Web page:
Of those, these are the very few that survived to maturity. Of sorts. Even the runts came into flower, so I'm counting that as a win. I'm inexplicably proud and, like my children, irrespective of their faults, quite fond of them all.

I have tomorrow evening off, I think. But then Saturday is busy, with a Laser Open meeting at South Cerney, followed by a gig at a new (for us) venue in Bristol Saturday night. Sunday morning will be an early(ish) start and a trip down the road to Brixham with Dad to spend the day with Petrella. The forecast for Sunday looks quite benign, although a little vicious either side with heavy winds forecast for Friday and then Monday and through the week that follows, but whether or not we take advantage of the lull and get her off her berth, out into the bay and actually, heavens forbid, manage to sail, or merely spend the day pottering about, working on the many little jobs whilst she continues to rest in the Marina, remains to be seen.

I'm keen to get her out, albeit quite nervous of the idea; it feels like the last necessary step before I can really consider her to be mine. But there isn't actually any need to rush. The chance will certainly come.

Wednesday 4 October 2023

Petrella: grate stuff

Dad's finished cleaning, sanding and resealing the cockpit floor grates. Which means I'll now have to find him something else to do. We shall take them back to the boat a week next Sunday. This coming Sunday I'm going to spend the morning racing the Albacore around the lake with Amanda, followed by a leaving party in the afternoon for my cousin, Adam, who is heading off to Oz to seek his fortune.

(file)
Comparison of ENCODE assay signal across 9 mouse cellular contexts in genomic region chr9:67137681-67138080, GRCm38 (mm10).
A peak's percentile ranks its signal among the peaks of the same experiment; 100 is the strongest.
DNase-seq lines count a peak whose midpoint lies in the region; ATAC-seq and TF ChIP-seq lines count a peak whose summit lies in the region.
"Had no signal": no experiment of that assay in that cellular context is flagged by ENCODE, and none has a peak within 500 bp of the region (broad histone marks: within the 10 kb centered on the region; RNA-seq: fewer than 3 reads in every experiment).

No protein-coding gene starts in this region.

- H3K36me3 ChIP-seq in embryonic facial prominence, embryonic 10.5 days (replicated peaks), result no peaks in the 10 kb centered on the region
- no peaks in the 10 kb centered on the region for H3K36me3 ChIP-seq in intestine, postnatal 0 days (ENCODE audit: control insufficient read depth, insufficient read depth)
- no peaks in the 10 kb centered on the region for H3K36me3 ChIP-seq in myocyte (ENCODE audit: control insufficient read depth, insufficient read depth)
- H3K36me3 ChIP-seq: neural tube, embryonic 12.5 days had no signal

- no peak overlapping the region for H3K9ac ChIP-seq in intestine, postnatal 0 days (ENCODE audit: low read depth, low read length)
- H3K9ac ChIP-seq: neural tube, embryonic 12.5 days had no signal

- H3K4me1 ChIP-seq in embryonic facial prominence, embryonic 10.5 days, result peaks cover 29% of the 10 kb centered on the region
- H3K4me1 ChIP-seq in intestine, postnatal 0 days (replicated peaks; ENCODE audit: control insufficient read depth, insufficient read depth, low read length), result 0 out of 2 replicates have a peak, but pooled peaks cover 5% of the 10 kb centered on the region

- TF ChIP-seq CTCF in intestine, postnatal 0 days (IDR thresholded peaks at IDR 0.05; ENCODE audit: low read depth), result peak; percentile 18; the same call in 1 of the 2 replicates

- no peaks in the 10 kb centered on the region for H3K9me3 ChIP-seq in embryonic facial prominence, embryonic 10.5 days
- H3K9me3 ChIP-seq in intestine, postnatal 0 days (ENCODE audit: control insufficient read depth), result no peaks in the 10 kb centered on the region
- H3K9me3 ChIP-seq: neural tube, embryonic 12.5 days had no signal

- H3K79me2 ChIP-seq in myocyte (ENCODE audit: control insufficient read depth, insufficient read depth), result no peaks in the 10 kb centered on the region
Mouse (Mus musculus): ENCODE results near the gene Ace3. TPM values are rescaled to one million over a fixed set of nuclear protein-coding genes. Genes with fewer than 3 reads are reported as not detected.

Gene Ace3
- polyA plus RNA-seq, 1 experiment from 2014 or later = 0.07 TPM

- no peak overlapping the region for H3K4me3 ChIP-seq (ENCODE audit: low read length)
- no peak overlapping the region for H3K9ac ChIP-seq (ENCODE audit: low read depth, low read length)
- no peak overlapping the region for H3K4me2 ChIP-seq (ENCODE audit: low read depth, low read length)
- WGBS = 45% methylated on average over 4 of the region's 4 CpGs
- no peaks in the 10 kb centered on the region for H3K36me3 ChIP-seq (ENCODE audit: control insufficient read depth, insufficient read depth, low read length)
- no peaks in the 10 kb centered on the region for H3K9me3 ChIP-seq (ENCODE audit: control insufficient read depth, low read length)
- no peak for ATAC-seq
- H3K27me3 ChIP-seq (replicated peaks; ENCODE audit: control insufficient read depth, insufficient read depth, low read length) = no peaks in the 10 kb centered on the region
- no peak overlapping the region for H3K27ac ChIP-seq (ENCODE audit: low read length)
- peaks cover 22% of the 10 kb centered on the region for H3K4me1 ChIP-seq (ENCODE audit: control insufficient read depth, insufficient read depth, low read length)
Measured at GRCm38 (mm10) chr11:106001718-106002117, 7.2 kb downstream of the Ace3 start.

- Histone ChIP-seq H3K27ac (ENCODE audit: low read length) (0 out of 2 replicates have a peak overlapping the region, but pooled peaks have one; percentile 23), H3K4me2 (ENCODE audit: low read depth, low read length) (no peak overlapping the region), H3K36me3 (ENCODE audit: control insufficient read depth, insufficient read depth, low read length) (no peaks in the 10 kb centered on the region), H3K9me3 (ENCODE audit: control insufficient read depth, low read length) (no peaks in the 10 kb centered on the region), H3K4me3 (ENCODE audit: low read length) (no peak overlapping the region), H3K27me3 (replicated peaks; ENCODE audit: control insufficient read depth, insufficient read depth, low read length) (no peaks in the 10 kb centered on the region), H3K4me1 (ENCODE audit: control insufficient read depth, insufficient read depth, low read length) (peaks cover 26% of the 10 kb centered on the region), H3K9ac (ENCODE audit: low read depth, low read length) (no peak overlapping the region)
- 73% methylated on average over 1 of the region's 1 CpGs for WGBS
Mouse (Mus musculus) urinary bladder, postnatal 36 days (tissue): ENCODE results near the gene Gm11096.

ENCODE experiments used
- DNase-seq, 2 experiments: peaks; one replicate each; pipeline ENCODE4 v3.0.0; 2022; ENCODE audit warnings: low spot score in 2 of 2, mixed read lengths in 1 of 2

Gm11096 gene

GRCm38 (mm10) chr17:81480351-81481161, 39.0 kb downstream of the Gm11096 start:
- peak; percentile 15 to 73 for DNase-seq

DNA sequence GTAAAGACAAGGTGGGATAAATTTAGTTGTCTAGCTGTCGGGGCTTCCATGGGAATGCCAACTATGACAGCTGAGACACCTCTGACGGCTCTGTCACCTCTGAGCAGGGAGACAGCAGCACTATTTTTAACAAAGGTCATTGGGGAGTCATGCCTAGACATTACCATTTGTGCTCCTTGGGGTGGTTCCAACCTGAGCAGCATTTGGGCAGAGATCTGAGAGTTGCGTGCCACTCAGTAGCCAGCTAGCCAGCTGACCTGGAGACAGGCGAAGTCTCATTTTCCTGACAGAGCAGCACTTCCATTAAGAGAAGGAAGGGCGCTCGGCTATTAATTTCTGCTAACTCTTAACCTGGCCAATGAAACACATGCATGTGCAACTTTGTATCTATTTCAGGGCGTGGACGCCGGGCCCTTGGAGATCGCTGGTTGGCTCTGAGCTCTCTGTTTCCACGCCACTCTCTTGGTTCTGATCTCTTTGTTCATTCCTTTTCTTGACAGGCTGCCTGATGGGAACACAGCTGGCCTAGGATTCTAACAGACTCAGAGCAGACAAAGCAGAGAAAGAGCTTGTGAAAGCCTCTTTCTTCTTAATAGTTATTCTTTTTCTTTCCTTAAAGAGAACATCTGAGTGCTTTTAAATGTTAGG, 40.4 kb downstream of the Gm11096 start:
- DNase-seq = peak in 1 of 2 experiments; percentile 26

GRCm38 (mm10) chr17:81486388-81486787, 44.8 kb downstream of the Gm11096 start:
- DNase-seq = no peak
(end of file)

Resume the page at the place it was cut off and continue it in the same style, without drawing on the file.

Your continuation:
Typically, the forecast for this weekend is next to no wind. But it is supposed to stay dry and warm back up briefly, with the temperature dipping back up into the 20's for a day or two.

Monday 2 October 2023

Petrella: boat dog

The fairy lights were a legacy of Petrella's previous owners. However, whilst I've never even considered the merits or otherwise of having a string of fairy lights in the main cabin of a boat, I've left them in place. In part, because my wife likes them. But, like all things on a boat they serve a dual purpose. They only come on when we're plugged into the shore power, so they're a very good visual indicator that the shore power is working and that one of us has remembered to plug it in.

Lottie, Dad and I spent Saturday night aboard, got some odd jobs done on Sunday, followed by lunch in town and an easy drive back. Lottie is not keen on the indignities involved with embarking and disembarking from the boat, as the manoeuvre basically involves me grabbing her by the handle of her life jacket and hauling her up into the air and over the guardrail. And whilst she can, albeit without much elegance, manage getting herself down through the companionway to the main cabin, she can't get herself back up and out without help as the steps are too steep.

But once aboard, and particularly, once below, she was exceptionally relaxed and comfortable, not even phased in the slightest when Dad and I left her alone below whilst we worked above deck. I reckon she's got every potential of making a fine boat dog.

As I think I mentioned previously, Dad's really struggling with his mobility. I think he's finding the inevitable limitations this invariably imposes more of a struggle to deal with than the actual pain, which he's more or less coping with using the medication he's been prescribed. I had thought they'd taken bloods already to test for anything more alarming than a pulled muscle or trapped nerve in his back, but it turns out they've merely given him an appointment for taking the bloods.

In November. The system is a joke.